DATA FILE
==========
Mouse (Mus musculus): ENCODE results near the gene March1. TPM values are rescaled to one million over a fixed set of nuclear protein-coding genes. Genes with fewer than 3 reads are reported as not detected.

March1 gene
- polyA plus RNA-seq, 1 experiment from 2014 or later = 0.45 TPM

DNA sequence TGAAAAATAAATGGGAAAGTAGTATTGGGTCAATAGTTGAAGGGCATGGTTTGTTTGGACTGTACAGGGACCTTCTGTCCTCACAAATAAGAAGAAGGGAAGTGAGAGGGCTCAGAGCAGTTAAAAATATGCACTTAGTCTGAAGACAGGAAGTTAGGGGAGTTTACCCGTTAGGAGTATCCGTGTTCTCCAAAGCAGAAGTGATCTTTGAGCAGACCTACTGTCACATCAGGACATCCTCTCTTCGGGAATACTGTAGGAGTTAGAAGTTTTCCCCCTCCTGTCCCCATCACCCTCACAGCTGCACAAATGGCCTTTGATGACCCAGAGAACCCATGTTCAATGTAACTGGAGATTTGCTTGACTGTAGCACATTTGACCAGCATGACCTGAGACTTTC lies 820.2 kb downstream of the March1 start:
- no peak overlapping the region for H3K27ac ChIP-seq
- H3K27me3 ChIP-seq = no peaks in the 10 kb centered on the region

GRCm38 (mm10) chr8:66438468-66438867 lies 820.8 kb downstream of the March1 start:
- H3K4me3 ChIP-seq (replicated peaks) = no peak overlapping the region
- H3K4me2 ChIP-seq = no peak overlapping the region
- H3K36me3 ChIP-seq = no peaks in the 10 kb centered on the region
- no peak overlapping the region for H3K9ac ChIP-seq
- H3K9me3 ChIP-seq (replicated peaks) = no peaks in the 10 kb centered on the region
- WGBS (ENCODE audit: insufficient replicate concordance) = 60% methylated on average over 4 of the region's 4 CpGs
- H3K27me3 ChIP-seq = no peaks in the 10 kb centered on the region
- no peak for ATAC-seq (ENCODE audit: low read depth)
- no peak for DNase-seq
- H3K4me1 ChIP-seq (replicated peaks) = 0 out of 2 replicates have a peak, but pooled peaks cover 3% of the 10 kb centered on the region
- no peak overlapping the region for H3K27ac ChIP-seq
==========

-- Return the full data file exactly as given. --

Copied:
Mouse (Mus musculus): ENCODE results near the gene March1. TPM values are rescaled to one million over a fixed set of nuclear protein-coding genes. Genes with fewer than 3 reads are reported as not detected.

March1 gene
- polyA plus RNA-seq, 1 experiment from 2014 or later = 0.45 TPM

DNA sequence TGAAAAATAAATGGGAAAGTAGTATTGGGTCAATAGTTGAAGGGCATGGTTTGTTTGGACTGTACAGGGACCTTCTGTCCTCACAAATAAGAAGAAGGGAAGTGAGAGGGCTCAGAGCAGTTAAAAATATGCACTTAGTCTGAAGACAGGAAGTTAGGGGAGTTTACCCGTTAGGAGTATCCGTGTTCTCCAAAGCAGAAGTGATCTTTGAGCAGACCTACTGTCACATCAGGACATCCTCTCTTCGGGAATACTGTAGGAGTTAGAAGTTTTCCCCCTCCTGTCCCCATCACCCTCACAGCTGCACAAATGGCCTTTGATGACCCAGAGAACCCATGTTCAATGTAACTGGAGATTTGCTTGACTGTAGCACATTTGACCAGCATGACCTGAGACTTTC lies 820.2 kb downstream of the March1 start:
- no peak overlapping the region for H3K27ac ChIP-seq
- H3K27me3 ChIP-seq = no peaks in the 10 kb centered on the region

GRCm38 (mm10) chr8:66438468-66438867 lies 820.8 kb downstream of the March1 start:
- H3K4me3 ChIP-seq (replicated peaks) = no peak overlapping the region
- H3K4me2 ChIP-seq = no peak overlapping the region
- H3K36me3 ChIP-seq = no peaks in the 10 kb centered on the region
- no peak overlapping the region for H3K9ac ChIP-seq
- H3K9me3 ChIP-seq (replicated peaks) = no peaks in the 10 kb centered on the region
- WGBS (ENCODE audit: insufficient replicate concordance) = 60% methylated on average over 4 of the region's 4 CpGs
- H3K27me3 ChIP-seq = no peaks in the 10 kb centered on the region
- no peak for ATAC-seq (ENCODE audit: low read depth)
- no peak for DNase-seq
- H3K4me1 ChIP-seq (replicated peaks) = 0 out of 2 replicates have a peak, but pooled peaks cover 3% of the 10 kb centered on the region
- no peak overlapping the region for H3K27ac ChIP-seq